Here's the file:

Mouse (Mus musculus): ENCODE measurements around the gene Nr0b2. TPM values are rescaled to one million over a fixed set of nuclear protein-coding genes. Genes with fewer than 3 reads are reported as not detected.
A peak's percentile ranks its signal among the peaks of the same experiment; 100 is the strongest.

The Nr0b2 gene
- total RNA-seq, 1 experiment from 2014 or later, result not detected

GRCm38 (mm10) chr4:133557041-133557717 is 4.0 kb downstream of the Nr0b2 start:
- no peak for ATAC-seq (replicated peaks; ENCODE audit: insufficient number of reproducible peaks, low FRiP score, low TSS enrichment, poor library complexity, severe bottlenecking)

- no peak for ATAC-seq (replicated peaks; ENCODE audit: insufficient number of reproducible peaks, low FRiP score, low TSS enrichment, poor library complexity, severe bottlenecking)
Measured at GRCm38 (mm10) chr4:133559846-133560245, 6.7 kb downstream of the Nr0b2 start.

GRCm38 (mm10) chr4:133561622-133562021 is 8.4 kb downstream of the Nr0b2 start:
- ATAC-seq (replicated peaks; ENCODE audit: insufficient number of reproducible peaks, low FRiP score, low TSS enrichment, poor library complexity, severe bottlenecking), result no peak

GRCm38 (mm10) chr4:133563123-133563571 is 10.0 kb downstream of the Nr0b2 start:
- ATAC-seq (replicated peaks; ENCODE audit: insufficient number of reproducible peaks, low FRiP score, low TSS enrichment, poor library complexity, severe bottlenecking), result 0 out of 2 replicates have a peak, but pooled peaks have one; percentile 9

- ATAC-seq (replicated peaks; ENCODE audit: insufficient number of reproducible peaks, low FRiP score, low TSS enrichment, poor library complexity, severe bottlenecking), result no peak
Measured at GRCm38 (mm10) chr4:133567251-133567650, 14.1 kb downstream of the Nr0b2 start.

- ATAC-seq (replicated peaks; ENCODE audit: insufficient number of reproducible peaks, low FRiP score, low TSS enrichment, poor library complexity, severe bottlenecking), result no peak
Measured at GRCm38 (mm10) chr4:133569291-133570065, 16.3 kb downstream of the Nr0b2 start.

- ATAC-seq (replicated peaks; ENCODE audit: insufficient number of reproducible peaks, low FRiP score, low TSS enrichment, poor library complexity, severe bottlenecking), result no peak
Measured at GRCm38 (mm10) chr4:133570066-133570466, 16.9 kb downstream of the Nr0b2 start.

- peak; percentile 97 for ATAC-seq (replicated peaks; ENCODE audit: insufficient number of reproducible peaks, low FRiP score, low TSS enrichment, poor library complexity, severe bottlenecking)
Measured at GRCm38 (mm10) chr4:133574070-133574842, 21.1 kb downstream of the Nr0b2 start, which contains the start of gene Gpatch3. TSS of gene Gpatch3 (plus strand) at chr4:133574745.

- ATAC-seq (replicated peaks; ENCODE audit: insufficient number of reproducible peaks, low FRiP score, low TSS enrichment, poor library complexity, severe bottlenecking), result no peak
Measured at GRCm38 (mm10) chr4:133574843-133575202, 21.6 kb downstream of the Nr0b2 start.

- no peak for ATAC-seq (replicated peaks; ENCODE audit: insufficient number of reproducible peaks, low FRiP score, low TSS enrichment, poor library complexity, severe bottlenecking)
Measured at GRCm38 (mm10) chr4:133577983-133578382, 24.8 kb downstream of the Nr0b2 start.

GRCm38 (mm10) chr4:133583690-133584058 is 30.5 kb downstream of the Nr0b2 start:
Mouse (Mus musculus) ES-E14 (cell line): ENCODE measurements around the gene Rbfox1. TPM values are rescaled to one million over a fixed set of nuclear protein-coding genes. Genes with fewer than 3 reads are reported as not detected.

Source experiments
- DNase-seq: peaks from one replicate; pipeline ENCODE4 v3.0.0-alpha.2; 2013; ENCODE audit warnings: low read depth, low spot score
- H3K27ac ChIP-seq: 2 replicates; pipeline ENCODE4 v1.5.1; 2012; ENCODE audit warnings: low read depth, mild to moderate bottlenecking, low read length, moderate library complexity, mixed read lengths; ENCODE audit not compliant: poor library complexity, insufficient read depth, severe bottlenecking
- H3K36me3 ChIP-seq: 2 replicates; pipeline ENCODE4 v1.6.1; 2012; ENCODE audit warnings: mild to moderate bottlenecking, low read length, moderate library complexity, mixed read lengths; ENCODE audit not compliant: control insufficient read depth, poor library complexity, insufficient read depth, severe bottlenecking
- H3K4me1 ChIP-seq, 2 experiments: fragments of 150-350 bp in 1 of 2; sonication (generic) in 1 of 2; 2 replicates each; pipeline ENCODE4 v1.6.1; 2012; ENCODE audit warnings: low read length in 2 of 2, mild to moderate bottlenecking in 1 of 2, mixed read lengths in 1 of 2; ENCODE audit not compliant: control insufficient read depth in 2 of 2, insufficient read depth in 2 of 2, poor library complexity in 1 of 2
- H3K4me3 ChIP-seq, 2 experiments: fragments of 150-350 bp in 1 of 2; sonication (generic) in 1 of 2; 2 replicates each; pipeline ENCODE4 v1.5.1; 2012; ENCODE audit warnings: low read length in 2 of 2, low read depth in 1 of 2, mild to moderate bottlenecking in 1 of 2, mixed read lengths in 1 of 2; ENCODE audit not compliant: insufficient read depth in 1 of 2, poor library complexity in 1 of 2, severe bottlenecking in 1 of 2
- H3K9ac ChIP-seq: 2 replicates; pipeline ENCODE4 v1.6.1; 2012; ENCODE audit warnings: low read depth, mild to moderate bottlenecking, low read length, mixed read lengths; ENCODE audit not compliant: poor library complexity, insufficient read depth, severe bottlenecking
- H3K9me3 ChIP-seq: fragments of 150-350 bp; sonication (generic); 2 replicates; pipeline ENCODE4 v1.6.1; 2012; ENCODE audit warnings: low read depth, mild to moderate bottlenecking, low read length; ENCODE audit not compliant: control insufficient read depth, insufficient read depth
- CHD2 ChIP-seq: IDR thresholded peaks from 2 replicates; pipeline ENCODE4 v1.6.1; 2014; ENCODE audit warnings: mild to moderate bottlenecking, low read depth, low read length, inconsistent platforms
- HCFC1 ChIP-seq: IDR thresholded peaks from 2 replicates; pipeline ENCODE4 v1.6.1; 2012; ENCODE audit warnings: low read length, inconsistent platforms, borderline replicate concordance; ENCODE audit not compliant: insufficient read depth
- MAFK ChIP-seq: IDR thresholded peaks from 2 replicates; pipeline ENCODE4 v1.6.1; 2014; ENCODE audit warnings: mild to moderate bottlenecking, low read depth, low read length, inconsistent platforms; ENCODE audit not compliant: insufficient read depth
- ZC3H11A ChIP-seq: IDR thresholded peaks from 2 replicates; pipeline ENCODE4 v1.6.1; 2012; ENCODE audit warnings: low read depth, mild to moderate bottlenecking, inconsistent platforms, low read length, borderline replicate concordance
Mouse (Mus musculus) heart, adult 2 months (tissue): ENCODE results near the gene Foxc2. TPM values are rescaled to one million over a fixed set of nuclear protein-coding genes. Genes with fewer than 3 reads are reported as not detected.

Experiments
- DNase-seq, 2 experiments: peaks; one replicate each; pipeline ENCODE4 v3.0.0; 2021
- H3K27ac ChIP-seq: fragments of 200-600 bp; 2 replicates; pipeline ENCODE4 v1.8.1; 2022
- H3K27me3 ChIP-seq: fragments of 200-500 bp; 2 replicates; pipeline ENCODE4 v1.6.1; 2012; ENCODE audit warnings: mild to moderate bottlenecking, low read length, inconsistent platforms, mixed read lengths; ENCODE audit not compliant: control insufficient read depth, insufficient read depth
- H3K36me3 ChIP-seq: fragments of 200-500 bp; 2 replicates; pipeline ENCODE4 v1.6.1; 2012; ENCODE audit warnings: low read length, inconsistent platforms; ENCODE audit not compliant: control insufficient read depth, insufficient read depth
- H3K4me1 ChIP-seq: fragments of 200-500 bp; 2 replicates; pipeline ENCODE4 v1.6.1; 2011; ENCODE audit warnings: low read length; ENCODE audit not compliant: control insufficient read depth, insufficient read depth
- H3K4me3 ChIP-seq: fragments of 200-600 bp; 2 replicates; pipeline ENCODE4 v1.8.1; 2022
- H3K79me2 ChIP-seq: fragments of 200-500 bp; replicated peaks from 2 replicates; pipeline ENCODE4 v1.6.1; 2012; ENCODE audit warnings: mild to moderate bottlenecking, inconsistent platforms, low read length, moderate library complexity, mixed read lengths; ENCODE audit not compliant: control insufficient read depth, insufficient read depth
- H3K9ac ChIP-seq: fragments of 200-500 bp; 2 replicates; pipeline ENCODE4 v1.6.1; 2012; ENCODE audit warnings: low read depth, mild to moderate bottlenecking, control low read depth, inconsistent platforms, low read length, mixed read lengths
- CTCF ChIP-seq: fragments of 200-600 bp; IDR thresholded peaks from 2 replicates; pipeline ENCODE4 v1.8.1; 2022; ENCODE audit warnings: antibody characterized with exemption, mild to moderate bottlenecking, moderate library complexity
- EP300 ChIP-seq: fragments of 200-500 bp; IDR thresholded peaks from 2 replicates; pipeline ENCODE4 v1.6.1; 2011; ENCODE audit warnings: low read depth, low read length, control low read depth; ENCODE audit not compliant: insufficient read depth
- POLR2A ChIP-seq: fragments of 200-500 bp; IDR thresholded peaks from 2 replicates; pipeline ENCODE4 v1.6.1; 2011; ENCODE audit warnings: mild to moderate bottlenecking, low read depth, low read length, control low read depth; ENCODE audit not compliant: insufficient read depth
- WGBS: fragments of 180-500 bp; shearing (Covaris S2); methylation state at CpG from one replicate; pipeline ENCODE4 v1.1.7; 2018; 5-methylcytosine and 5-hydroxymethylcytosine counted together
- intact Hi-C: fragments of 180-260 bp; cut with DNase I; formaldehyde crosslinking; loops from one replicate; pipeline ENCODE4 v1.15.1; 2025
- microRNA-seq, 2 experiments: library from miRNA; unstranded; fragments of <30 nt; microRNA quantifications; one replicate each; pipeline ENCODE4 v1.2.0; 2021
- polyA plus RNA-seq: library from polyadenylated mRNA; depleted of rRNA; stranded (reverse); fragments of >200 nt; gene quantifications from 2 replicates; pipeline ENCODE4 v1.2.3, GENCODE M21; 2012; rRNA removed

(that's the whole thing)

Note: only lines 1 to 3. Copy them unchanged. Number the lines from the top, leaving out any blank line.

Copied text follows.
Mouse (Mus musculus): ENCODE measurements around the gene Nr0b2. TPM values are rescaled to one million over a fixed set of nuclear protein-coding genes. Genes with fewer than 3 reads are reported as not detected.
A peak's percentile ranks its signal among the peaks of the same experiment; 100 is the strongest.

The Nr0b2 gene